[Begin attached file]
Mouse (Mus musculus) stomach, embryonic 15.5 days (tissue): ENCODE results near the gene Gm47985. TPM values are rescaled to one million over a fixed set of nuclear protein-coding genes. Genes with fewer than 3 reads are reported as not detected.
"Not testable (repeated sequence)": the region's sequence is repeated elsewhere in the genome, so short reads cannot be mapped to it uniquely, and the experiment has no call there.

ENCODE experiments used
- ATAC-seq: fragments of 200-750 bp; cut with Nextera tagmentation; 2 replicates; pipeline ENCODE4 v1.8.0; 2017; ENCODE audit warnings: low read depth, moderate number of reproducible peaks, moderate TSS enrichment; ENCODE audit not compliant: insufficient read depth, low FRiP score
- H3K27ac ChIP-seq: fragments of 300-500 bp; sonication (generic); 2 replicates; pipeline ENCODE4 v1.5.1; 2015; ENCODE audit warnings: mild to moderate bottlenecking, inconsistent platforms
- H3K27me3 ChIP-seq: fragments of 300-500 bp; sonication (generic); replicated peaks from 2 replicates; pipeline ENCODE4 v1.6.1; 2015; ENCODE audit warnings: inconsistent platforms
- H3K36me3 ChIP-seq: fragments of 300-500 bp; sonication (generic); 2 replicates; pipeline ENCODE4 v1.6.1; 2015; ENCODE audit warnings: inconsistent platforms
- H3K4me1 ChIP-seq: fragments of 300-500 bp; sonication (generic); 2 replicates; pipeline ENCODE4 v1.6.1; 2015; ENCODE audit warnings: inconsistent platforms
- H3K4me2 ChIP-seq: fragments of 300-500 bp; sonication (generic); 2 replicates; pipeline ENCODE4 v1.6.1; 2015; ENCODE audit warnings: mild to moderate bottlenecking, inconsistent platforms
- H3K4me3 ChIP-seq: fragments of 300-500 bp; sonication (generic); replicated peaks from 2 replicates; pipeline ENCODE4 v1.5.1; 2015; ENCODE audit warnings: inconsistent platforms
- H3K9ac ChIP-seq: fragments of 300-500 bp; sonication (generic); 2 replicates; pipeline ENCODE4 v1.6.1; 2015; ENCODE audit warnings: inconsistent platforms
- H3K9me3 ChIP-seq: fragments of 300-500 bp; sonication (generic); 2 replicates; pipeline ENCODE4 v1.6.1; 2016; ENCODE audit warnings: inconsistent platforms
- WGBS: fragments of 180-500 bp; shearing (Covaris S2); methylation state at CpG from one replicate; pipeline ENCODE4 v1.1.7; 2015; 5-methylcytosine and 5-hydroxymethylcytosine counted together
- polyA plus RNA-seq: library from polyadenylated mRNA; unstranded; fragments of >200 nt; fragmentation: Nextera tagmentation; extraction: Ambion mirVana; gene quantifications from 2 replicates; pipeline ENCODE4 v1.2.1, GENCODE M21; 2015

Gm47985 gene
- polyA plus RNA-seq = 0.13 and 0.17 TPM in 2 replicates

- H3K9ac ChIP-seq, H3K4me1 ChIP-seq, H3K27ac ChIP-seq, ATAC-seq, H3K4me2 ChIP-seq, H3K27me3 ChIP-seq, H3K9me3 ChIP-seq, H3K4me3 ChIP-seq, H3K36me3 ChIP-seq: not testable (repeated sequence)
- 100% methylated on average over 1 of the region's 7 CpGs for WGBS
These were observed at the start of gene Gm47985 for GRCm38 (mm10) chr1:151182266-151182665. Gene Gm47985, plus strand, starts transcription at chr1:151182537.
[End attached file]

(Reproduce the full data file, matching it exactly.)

Mouse (Mus musculus) stomach, embryonic 15.5 days (tissue): ENCODE results near the gene Gm47985. TPM values are rescaled to one million over a fixed set of nuclear protein-coding genes. Genes with fewer than 3 reads are reported as not detected.
"Not testable (repeated sequence)": the region's sequence is repeated elsewhere in the genome, so short reads cannot be mapped to it uniquely, and the experiment has no call there.

ENCODE experiments used
- ATAC-seq: fragments of 200-750 bp; cut with Nextera tagmentation; 2 replicates; pipeline ENCODE4 v1.8.0; 2017; ENCODE audit warnings: low read depth, moderate number of reproducible peaks, moderate TSS enrichment; ENCODE audit not compliant: insufficient read depth, low FRiP score
- H3K27ac ChIP-seq: fragments of 300-500 bp; sonication (generic); 2 replicates; pipeline ENCODE4 v1.5.1; 2015; ENCODE audit warnings: mild to moderate bottlenecking, inconsistent platforms
- H3K27me3 ChIP-seq: fragments of 300-500 bp; sonication (generic); replicated peaks from 2 replicates; pipeline ENCODE4 v1.6.1; 2015; ENCODE audit warnings: inconsistent platforms
- H3K36me3 ChIP-seq: fragments of 300-500 bp; sonication (generic); 2 replicates; pipeline ENCODE4 v1.6.1; 2015; ENCODE audit warnings: inconsistent platforms
- H3K4me1 ChIP-seq: fragments of 300-500 bp; sonication (generic); 2 replicates; pipeline ENCODE4 v1.6.1; 2015; ENCODE audit warnings: inconsistent platforms
- H3K4me2 ChIP-seq: fragments of 300-500 bp; sonication (generic); 2 replicates; pipeline ENCODE4 v1.6.1; 2015; ENCODE audit warnings: mild to moderate bottlenecking, inconsistent platforms
- H3K4me3 ChIP-seq: fragments of 300-500 bp; sonication (generic); replicated peaks from 2 replicates; pipeline ENCODE4 v1.5.1; 2015; ENCODE audit warnings: inconsistent platforms
- H3K9ac ChIP-seq: fragments of 300-500 bp; sonication (generic); 2 replicates; pipeline ENCODE4 v1.6.1; 2015; ENCODE audit warnings: inconsistent platforms
- H3K9me3 ChIP-seq: fragments of 300-500 bp; sonication (generic); 2 replicates; pipeline ENCODE4 v1.6.1; 2016; ENCODE audit warnings: inconsistent platforms
- WGBS: fragments of 180-500 bp; shearing (Covaris S2); methylation state at CpG from one replicate; pipeline ENCODE4 v1.1.7; 2015; 5-methylcytosine and 5-hydroxymethylcytosine counted together
- polyA plus RNA-seq: library from polyadenylated mRNA; unstranded; fragments of >200 nt; fragmentation: Nextera tagmentation; extraction: Ambion mirVana; gene quantifications from 2 replicates; pipeline ENCODE4 v1.2.1, GENCODE M21; 2015

Gm47985 gene
- polyA plus RNA-seq = 0.13 and 0.17 TPM in 2 replicates

- H3K9ac ChIP-seq, H3K4me1 ChIP-seq, H3K27ac ChIP-seq, ATAC-seq, H3K4me2 ChIP-seq, H3K27me3 ChIP-seq, H3K9me3 ChIP-seq, H3K4me3 ChIP-seq, H3K36me3 ChIP-seq: not testable (repeated sequence)
- 100% methylated on average over 1 of the region's 7 CpGs for WGBS
These were observed at the start of gene Gm47985 for GRCm38 (mm10) chr1:151182266-151182665. Gene Gm47985, plus strand, starts transcription at chr1:151182537.